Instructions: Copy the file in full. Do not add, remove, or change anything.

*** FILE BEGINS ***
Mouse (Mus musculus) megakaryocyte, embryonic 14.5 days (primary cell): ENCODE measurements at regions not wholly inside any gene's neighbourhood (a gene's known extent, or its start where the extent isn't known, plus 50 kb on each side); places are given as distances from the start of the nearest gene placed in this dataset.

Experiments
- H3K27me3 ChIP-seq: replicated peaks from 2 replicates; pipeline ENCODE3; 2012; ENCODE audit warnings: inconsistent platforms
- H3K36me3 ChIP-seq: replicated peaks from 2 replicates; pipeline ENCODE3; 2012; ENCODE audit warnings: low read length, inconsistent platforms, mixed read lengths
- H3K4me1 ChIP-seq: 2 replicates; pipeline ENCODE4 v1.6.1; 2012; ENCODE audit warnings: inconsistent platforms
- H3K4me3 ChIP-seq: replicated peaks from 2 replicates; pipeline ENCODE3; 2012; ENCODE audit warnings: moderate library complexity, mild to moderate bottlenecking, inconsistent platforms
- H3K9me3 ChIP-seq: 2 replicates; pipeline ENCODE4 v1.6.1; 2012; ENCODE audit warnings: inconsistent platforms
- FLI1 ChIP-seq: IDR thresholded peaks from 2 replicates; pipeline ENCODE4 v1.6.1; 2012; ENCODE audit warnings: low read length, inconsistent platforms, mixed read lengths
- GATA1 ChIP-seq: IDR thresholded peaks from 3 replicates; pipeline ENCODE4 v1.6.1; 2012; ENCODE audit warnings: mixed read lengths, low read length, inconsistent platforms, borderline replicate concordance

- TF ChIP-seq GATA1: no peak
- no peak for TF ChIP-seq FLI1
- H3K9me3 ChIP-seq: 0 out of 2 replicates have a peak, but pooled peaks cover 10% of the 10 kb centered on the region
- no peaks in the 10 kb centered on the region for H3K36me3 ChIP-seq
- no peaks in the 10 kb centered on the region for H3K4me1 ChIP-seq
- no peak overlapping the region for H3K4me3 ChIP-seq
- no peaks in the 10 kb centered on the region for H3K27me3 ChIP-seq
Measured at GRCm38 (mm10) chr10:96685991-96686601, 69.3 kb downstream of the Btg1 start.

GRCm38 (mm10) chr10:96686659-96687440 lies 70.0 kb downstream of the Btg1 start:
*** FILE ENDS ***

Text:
Mouse (Mus musculus) megakaryocyte, embryonic 14.5 days (primary cell): ENCODE measurements at regions not wholly inside any gene's neighbourhood (a gene's known extent, or its start where the extent isn't known, plus 50 kb on each side); places are given as distances from the start of the nearest gene placed in this dataset.

Experiments
- H3K27me3 ChIP-seq: replicated peaks from 2 replicates; pipeline ENCODE3; 2012; ENCODE audit warnings: inconsistent platforms
- H3K36me3 ChIP-seq: replicated peaks from 2 replicates; pipeline ENCODE3; 2012; ENCODE audit warnings: low read length, inconsistent platforms, mixed read lengths
- H3K4me1 ChIP-seq: 2 replicates; pipeline ENCODE4 v1.6.1; 2012; ENCODE audit warnings: inconsistent platforms
- H3K4me3 ChIP-seq: replicated peaks from 2 replicates; pipeline ENCODE3; 2012; ENCODE audit warnings: moderate library complexity, mild to moderate bottlenecking, inconsistent platforms
- H3K9me3 ChIP-seq: 2 replicates; pipeline ENCODE4 v1.6.1; 2012; ENCODE audit warnings: inconsistent platforms
- FLI1 ChIP-seq: IDR thresholded peaks from 2 replicates; pipeline ENCODE4 v1.6.1; 2012; ENCODE audit warnings: low read length, inconsistent platforms, mixed read lengths
- GATA1 ChIP-seq: IDR thresholded peaks from 3 replicates; pipeline ENCODE4 v1.6.1; 2012; ENCODE audit warnings: mixed read lengths, low read length, inconsistent platforms, borderline replicate concordance

- TF ChIP-seq GATA1: no peak
- no peak for TF ChIP-seq FLI1
- H3K9me3 ChIP-seq: 0 out of 2 replicates have a peak, but pooled peaks cover 10% of the 10 kb centered on the region
- no peaks in the 10 kb centered on the region for H3K36me3 ChIP-seq
- no peaks in the 10 kb centered on the region for H3K4me1 ChIP-seq
- no peak overlapping the region for H3K4me3 ChIP-seq
- no peaks in the 10 kb centered on the region for H3K27me3 ChIP-seq
Measured at GRCm38 (mm10) chr10:96685991-96686601, 69.3 kb downstream of the Btg1 start.

GRCm38 (mm10) chr10:96686659-96687440 lies 70.0 kb downstream of the Btg1 start: